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Tuesday, October 23, 2018

Anti-fouling foot-dragging not acceptable

The International Convention on the Control of Harmful Anti-fouling Systems on Ships, was adopted on 5 October 2001. But to date only 17 out of 166 IMO member states have ratified the Convention. The IMO Secretariat has recently submitted a paper strongly urging member states to ratify the Convention; but such slow ratification of important conventions gets the IMO a bad name. Those responsible environmental NGOs who have been demanding action are right to do so. INTERTANKO welcomes their support.


The shipping industry and the paints industry support the Convention, which bans tribuyltin (TBT) from marine paints. Many leading paint manufacturers stopped producing TBT-based paint systems three years ago and have been marketing alternatives. Most shipbuilders and shiprepair yards ban TBT paints – though not all. But TBT-based coatings had already been stockpiled and some people continue to buy them, using non-ratification of the Convention to salve their consciences.


Plenty of responsible shipowners have been proactively abiding by the Convention’s requirements since the 2003 target date - irrespective of non-ratification. But the laudable actions of these responsible owners are jeopardised by those who are still trading their ships with TBT paint systems - because the Convention has not been ratified. Not only are TBT systems cheaper, but the fact that they are still in use takes away from the beneficial effect on the environment of all those who have changed their ways. Again the good suffer because others are able escape the “law” which has been laid down but not ratified and therefore still not entered into force.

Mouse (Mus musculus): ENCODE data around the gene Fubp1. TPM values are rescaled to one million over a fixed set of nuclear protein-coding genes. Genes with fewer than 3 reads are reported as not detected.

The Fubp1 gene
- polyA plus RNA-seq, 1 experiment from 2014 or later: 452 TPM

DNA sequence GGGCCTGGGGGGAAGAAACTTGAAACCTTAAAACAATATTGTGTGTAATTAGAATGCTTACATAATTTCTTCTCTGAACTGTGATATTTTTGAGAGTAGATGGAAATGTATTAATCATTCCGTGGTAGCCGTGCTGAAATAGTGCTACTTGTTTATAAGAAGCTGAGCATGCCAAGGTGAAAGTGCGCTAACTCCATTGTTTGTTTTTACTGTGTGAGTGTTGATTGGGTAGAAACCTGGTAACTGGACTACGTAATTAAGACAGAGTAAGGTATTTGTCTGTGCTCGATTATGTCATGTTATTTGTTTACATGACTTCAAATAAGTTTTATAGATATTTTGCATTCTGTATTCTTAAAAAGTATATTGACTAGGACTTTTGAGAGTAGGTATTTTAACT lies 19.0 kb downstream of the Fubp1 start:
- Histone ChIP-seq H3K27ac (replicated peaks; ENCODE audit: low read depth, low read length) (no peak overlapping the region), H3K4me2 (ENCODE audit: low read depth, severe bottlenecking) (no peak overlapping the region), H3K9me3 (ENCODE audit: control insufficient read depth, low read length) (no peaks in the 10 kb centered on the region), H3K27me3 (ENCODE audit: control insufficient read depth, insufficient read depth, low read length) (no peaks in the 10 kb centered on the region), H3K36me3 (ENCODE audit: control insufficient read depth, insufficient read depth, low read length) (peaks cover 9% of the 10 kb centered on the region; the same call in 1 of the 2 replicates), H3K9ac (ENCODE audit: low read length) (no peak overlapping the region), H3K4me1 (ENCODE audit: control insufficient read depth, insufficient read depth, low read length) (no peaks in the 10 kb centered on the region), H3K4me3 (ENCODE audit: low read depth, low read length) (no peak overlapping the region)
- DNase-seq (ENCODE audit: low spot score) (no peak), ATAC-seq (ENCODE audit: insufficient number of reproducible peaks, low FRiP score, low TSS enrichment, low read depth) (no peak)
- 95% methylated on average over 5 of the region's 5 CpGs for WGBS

This is a situation where inaction prompts reaction. From 1st January 2008, European Union legislation bans the use of TBT paints on EU flagged vessels, and any ship using TBT paint systems, regardless of its flag, will be barred from EU ports. However the EU is watching very closely the situation at the IMO. The EU states have their directive, but, embarrassingly, the majority have not yet signed up to the international convention. They are also worried about how they are going to enforce their directive in practice on ships that are trading worldwide. Paint sampling has never been part of port state control officers’ duties.


The EU would like to see ratification at the IMO, and entry into force, of the international convention. So would the shipping industry. And so would our rapidly changing world where society’s expectations are moving ahead apace and will quite simply no longer accept the horrible effects of TBT on shellfish and on other marine life. This foot dragging by IMO member states is ruining all the efforts of those responsible and pro-active members of the shipping industry who have already taken action.


Contact: Bill Box